So, if you purchase a home with a fireplace and move in, then one day make a fire in the fireplace only to discover that your house is filling with smoke on the second floor due to a tear in the lining of the fireplace, you can hold the previous owner responsible.
‘The issue is that a home that is sold with warranty means that the seller is responsible for that hidden defect even after the home has been sold.’
In terms of remedy, the buyer can have the seller refund part of the sale price, pay for reparation or, in some cases, the buyer can cancel the purchase and ask for their money back. In theory, these remedies are all possible. In practice, it is never that easy. If the buyer contacts the seller years after the purchase, the seller may refuse the buyer’s demands. In this situation, the buyer would have to sue the seller and wait for the judge to decide. This process takes time, energy and money. However, if the issue is serious, expensive to repair and not the fault of the buyer, then we do what must be done. When you sell a house, it must be usable.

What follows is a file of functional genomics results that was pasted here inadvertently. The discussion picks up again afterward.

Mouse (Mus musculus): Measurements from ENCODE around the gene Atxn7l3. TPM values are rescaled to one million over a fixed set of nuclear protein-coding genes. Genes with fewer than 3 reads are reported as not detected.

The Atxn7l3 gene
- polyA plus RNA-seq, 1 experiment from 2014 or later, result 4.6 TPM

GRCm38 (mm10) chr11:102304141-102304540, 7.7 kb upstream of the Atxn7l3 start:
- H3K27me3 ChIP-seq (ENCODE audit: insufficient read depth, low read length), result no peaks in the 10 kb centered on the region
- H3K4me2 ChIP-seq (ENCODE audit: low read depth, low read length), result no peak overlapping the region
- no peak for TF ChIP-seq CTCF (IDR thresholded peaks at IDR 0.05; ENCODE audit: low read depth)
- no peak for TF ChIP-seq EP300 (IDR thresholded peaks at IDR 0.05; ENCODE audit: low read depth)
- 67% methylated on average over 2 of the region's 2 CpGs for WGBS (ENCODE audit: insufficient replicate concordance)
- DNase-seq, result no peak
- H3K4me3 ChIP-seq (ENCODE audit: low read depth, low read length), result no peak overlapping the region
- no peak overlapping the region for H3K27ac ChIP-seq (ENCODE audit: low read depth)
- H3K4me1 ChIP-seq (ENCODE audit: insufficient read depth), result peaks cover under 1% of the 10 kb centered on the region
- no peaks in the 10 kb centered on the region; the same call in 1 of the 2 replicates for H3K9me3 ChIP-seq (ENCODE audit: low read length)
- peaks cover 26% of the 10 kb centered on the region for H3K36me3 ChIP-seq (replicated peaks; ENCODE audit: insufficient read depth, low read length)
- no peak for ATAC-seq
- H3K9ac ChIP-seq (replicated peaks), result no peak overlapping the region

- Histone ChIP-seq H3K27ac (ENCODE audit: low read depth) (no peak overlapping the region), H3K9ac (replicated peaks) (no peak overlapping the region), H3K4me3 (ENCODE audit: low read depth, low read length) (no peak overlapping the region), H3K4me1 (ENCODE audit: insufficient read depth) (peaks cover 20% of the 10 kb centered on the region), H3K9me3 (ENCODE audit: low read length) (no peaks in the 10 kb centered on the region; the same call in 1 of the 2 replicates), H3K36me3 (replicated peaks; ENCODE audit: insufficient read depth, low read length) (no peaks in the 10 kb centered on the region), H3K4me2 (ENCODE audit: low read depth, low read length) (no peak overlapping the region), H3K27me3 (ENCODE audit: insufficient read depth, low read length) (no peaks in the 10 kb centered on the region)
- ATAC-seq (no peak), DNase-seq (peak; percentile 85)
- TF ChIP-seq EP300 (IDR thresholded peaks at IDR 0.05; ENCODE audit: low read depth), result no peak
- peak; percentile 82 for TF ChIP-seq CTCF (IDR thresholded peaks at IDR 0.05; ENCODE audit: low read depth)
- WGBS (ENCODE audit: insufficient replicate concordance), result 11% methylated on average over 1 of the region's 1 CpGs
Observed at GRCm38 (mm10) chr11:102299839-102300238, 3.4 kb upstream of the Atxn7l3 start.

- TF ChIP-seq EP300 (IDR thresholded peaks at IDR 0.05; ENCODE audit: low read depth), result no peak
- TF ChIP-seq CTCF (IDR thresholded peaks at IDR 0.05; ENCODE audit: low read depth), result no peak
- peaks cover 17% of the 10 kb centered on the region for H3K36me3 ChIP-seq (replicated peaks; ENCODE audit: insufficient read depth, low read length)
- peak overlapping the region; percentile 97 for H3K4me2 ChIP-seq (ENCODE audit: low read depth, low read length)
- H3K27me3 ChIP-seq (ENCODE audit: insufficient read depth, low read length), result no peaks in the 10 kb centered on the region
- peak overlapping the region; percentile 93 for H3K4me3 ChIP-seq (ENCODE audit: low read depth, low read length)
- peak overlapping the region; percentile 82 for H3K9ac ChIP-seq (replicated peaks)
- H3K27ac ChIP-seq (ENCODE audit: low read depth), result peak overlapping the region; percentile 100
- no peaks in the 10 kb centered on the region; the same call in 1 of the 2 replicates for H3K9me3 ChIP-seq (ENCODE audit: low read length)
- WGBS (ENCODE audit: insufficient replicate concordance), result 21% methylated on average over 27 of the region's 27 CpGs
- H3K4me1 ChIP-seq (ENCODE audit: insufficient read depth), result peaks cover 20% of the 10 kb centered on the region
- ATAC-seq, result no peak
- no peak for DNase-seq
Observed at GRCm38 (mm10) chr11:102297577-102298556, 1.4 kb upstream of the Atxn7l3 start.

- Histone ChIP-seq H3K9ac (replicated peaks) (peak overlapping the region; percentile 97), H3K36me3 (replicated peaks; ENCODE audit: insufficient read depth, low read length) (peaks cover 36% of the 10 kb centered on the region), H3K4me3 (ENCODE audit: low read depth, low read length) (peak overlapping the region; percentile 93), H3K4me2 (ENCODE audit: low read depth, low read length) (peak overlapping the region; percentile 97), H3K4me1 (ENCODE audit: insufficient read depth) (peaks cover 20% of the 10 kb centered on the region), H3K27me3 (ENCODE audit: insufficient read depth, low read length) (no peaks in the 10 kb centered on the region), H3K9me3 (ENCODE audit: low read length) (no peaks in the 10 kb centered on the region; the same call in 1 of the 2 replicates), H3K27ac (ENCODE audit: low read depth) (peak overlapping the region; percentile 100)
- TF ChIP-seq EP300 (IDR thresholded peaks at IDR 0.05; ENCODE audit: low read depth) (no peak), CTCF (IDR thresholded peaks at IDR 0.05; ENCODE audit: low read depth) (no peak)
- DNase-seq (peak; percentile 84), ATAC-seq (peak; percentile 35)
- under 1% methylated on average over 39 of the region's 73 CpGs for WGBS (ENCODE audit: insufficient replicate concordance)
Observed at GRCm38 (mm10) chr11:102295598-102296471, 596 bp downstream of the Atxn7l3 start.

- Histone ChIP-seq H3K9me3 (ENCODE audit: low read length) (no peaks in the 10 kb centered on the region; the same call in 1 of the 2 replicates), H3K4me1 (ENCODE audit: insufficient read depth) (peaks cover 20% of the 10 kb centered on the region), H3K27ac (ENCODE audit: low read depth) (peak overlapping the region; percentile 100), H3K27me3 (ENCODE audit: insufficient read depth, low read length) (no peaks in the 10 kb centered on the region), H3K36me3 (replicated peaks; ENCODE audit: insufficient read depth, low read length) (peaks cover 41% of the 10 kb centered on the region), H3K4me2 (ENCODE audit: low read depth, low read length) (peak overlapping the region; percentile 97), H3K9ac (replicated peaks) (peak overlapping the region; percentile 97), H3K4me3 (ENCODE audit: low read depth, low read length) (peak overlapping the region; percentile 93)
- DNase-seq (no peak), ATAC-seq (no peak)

Sellers can choose to sell without warranty, but this usually causes the sale price to be discounted in lieu of the buyer taking a risk that the house is in good working order. Homes are sold without warranty when they are inherited. The seller never lived in the house, so they do not know if there are issues.
Another reason to sell without warranty is that the house is very old, the seller does not maintain it and believes there may be hidden defects. These sellers are prepared to sell without warranty for a lower price for the peace of mind that the buyer will never come back at them. Selling without warranty can also take longer to sell.
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State of The Market
Once again, I end up in a multiple offer bidding war for a condo in downtown Montreal. Professional real estate brokers work in real estate every day, studying the market, checking new and sold listings, maintaining knowledge and awareness of issues that affect the real estate market such as economy, politics, environment, etc. For a professional real estate broker, real estate is not a part-time job.